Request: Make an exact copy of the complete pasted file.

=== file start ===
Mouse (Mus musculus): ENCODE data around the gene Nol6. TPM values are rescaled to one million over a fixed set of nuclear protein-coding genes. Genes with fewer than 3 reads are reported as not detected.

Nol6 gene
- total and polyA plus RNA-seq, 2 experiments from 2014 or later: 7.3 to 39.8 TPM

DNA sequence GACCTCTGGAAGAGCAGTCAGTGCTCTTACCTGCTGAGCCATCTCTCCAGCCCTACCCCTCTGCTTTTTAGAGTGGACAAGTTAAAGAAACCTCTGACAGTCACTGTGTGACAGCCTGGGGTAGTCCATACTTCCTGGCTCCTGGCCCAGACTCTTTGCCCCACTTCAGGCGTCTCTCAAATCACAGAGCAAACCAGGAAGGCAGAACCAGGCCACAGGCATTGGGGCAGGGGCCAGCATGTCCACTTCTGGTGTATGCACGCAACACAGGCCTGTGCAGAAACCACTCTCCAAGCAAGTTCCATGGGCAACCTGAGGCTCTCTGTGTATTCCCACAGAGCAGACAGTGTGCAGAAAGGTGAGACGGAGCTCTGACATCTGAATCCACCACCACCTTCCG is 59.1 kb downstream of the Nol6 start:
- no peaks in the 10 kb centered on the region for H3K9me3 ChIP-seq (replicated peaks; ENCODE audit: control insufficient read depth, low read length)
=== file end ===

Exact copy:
Mouse (Mus musculus): ENCODE data around the gene Nol6. TPM values are rescaled to one million over a fixed set of nuclear protein-coding genes. Genes with fewer than 3 reads are reported as not detected.

Nol6 gene
- total and polyA plus RNA-seq, 2 experiments from 2014 or later: 7.3 to 39.8 TPM

DNA sequence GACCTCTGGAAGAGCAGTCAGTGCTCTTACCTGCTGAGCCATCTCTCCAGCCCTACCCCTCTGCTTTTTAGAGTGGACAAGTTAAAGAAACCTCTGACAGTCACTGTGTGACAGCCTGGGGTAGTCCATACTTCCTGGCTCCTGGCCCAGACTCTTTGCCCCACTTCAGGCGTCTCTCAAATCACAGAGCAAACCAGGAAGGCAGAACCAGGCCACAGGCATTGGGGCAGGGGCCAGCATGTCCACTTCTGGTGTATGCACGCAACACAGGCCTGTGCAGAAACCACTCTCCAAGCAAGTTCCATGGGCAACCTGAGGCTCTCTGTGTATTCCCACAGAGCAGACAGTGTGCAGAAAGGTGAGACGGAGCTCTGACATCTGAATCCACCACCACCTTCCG is 59.1 kb downstream of the Nol6 start:
- no peaks in the 10 kb centered on the region for H3K9me3 ChIP-seq (replicated peaks; ENCODE audit: control insufficient read depth, low read length)